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By Charles Haddad Maybe I was wrong. Maybe established bands such as Metallica should fear Apple's iTunes Music Store. Longtime Metallica fan Marc McCoy, a graphic designer in Pittsburgh, wrote me that he would have bought just two songs off the band's new St. Anger release rather than the whole CD if he could have. Writes McCoy gleefully, referring to the coming PC version of the music store: "When iTunes for Windows rears its head, we'll see who's in control."
McCoy isn't alone. In the deluge of e-mail I've received about my last column few had any sympathy for bands such as Metallica and the Red Hot Chili Peppers, who refuse to release their music to iTunes (see BW Online, 7/16/03, "The Chili Peppers' Sour Grapes over iTunes"). They fear buyers will buy individual songs, breaking up the artistic fabric of their albums.
These bands aren't without their supporters. About a third of my mail called my critique wrong-headed, a disservice to the bands and popular music. "Album rock is still alive and strong," writes David Schrimsher, a commercial lender in Huntsville, Ala. "Isolate the songs, and the message is lost."
JUKEBOX JURY. Yet many declared that the day of album rock had come and gone. Writes John Grubb of Baton Rouge: "File-swappers took care of that. The bands are just too blind to see it." Grubb and Schrimsher represent the opposing sides in an age-old argument. It's a fight that dates back at least to Michelangelo, who insisted his famous statue of David wear not even a fig leaf, much to the horror of the Pope.
At the heart of the debate is this question: Who should decide what's art, the artist or the public? The Chili Peppers and Metallica say they -- and they alone -- should decide how fans should listen to and keep their music.
Increasingly, that's rubbing fans the wrong way, if my mail is any indication. Wrote Chuck McGinley, an electrical engineer from Boston: "Let people sample the works of an artist and then make their own decision."
DISTANT WAILS. In the hands of listeners such as McGinley, Apple's (APPL
) iTunes is a tool of liberation. It gives them the freedom to pick and choose, and, in essence, make their own compilations from favorite tracks. And that's just what many of those who wrote in told me they were using iTunes to do. In fact, the opportunity to compile personalized play lists and track selections may be one of the service's biggest draws.
Fans of iTunes represent an unstoppable force. Who wants to keep all those CDs if you can carry around 1,000 songs on an iPod and easily expand that library through the Internet? Not many I suspect. Nor is this growing army of Internet-savvy users going to stop at music. Not too far in the future an iVideo and perhaps an iTome, for downloading literature and audiobooks, respectively, will be available.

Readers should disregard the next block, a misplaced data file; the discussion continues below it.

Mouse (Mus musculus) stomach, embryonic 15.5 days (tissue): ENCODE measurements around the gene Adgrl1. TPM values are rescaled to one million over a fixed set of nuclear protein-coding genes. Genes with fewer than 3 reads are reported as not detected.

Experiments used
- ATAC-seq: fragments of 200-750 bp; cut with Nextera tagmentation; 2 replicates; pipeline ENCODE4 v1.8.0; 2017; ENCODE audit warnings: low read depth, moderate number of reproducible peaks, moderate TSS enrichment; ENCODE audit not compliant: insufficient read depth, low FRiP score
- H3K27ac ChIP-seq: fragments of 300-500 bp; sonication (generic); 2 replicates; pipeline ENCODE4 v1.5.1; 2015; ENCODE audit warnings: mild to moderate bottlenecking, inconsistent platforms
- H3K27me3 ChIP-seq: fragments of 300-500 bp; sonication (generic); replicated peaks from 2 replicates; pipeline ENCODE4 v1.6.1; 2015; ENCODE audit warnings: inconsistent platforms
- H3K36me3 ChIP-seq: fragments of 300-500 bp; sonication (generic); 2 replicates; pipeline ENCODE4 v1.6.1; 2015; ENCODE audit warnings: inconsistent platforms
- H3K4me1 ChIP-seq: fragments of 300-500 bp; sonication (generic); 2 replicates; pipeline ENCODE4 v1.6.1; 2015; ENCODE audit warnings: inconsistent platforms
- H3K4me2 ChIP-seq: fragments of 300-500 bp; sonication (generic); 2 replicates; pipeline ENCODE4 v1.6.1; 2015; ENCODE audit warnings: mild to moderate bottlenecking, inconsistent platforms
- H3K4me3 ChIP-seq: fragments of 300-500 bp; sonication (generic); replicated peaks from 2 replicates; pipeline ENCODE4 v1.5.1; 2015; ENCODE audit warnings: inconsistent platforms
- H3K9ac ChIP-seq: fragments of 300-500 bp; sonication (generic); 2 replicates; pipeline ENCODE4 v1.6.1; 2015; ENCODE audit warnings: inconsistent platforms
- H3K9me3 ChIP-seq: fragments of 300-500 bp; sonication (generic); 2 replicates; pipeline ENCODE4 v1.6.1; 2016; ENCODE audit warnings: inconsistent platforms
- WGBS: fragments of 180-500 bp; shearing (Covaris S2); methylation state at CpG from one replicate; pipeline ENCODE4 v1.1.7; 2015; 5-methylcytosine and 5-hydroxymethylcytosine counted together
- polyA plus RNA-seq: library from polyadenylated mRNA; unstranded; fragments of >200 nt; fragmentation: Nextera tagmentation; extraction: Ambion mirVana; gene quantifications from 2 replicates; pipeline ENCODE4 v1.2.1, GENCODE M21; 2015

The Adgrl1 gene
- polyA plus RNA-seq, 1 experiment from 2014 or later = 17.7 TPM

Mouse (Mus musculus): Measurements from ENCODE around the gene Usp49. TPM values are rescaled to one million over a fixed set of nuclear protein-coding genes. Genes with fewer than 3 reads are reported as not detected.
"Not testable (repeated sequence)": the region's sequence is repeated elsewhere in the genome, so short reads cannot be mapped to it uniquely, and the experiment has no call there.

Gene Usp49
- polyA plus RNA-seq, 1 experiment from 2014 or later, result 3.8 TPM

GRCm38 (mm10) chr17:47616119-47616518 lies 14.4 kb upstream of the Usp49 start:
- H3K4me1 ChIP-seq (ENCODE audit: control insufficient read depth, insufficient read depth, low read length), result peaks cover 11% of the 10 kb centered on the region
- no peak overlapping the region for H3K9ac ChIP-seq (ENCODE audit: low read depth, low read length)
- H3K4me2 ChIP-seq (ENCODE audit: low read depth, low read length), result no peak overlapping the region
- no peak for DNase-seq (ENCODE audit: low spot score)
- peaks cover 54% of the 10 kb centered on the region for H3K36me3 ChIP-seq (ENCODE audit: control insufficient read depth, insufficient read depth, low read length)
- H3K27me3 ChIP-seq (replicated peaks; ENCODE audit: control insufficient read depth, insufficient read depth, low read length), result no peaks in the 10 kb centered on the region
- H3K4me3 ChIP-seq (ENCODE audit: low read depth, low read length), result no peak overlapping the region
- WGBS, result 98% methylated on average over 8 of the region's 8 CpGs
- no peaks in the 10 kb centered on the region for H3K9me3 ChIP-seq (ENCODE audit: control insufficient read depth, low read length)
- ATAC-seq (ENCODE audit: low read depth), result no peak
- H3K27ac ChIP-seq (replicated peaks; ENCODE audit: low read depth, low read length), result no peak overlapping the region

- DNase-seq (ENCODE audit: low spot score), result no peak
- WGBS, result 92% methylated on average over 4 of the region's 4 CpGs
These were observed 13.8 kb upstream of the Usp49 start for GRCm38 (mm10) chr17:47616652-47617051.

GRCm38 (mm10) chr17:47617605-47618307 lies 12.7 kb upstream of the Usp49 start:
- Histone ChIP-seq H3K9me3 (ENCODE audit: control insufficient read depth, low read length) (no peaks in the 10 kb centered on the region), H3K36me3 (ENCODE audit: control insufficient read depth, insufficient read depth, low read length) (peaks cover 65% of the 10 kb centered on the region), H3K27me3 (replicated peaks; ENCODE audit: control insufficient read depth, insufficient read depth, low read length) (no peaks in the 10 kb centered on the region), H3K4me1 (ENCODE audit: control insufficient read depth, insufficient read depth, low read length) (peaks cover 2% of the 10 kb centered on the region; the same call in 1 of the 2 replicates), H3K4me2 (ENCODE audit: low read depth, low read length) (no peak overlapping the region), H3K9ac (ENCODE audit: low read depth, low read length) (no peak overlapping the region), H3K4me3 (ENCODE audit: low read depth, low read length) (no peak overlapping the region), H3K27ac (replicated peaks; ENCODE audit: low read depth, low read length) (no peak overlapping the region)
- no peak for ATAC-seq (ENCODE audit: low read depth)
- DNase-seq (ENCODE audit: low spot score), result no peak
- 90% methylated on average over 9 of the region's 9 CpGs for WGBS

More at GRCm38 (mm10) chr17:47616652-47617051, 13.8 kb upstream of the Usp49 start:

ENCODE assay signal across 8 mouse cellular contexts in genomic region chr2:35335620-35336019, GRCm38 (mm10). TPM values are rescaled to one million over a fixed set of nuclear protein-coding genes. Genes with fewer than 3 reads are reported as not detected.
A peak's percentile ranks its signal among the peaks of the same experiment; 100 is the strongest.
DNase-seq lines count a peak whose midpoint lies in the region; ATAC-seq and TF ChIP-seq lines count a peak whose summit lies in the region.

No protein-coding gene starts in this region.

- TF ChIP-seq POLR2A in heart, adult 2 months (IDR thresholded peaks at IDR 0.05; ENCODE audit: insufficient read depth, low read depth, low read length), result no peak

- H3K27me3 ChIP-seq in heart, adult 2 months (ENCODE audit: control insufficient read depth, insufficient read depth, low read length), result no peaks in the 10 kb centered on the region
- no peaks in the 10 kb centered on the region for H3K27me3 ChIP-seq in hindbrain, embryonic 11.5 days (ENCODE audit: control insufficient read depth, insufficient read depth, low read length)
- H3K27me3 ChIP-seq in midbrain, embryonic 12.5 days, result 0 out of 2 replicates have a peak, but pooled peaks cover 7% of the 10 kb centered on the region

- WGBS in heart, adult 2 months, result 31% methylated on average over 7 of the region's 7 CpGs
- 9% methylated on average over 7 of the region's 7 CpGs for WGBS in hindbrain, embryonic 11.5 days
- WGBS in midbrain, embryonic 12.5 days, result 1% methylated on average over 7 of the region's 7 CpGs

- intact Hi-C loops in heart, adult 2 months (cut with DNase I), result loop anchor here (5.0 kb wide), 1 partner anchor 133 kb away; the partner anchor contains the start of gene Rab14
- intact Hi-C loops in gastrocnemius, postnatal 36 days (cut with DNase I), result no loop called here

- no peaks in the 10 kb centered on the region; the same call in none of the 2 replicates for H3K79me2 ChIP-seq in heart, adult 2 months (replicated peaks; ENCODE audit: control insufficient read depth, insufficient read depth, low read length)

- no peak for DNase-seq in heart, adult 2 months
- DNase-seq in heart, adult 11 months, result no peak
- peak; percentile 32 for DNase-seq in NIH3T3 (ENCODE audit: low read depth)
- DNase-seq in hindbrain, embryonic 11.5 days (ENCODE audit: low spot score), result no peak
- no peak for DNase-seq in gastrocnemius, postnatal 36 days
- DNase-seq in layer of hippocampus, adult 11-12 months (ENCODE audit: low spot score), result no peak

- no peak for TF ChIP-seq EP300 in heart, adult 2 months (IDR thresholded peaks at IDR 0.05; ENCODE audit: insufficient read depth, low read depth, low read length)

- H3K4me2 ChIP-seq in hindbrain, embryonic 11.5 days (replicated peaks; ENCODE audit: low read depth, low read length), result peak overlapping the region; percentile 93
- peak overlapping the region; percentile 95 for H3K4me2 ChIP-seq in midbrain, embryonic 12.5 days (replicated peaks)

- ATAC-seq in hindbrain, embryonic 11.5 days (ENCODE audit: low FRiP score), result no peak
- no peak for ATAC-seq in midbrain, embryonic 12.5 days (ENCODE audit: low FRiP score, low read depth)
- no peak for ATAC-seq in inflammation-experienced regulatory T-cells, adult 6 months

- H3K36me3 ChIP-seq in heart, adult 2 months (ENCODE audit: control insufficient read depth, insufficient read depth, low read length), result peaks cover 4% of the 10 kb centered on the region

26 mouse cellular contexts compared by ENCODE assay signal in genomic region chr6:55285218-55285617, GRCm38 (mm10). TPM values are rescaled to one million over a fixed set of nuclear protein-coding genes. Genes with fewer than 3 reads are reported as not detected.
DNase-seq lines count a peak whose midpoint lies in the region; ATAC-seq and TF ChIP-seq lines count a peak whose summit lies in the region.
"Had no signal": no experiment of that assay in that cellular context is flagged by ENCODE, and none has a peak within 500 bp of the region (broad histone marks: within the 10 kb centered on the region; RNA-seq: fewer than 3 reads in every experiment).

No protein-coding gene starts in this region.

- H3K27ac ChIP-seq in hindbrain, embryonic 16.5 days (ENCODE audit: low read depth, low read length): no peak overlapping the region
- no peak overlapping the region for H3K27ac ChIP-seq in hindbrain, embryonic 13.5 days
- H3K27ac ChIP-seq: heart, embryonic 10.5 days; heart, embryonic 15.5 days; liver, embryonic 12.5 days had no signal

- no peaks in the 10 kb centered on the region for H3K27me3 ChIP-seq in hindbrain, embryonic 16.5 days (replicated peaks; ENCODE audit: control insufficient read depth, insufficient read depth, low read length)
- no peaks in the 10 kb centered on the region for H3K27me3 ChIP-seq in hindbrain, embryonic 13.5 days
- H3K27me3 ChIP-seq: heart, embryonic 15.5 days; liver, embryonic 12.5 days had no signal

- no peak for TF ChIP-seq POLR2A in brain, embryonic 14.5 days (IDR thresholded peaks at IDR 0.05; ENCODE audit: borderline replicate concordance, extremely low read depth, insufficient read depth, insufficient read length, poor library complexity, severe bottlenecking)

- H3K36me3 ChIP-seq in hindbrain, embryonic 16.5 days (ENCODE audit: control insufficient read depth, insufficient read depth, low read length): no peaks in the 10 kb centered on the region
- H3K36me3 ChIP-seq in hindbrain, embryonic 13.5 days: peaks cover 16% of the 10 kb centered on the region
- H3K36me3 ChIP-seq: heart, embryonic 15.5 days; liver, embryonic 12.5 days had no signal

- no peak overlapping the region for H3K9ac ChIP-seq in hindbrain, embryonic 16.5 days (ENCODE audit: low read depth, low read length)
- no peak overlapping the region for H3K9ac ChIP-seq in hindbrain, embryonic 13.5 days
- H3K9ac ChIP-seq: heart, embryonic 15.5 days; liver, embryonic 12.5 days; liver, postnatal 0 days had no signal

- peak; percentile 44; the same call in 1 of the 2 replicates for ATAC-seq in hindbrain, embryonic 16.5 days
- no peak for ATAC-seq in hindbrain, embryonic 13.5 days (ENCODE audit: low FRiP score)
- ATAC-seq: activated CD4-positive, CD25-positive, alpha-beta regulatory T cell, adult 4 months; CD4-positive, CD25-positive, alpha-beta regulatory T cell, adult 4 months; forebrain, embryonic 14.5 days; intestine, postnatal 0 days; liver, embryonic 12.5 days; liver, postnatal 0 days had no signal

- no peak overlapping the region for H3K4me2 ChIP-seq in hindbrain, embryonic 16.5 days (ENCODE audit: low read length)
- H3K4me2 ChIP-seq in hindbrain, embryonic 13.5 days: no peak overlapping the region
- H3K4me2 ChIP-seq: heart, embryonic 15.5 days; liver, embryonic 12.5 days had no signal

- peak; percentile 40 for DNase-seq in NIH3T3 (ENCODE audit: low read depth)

Already, I can hear the distant wail of writers and producers. But they better get used to it. People now expect to pick and choose. They've been doing it close to a decade with online versions of newspapers and magazines. Resistance will only embolden more pirates in Napster-like attempts to outflank the news and entertainment Establishment. What evidence shows that all the lawsuits have slowed music pirating? Sales continue to plummet -- 25% this year alone -- and the music industry blames illegal downloading.
SLIPPED DISKS. In truth, no good reason exists to resist the new technology of online sales and portable music. Apple's iTunes will no more kill CDs than vinyl killed radio. It will, however, reposition CDs in an ever-growing galaxy of music formats. My guess is that CDs will still be the choice of those who are willing to pay a premium for a higher-quality listening experience.
Downloadable music pales in comparison to CDs in terms of the quality of the sound. "MP3s are not how I want to purchase music," writes Kyle Jones. "Subtle details in the music are completely lost."
I suspect that plenty of other audiophiles feel the same way. Downloadable music will climb to the apex of distribution, pushing down but not replacing the formats that have come before it. What the Chili Peppers and Metallica need to do is embrace the new format and portable players, bending this technology to their artistic will. After all, a lot of rock groups took to albums as an artistic riposte to the tyranny of Top 40 radio.
I'm sure Apple would be only too happy to help these bands to figure the mechanics of such a new format. Haddad, Atlanta-based correspondent for BusinessWeek, is a long-time Apple Computer buff. Follow his weekly Byte of the Apple column, only on BusinessWeek Online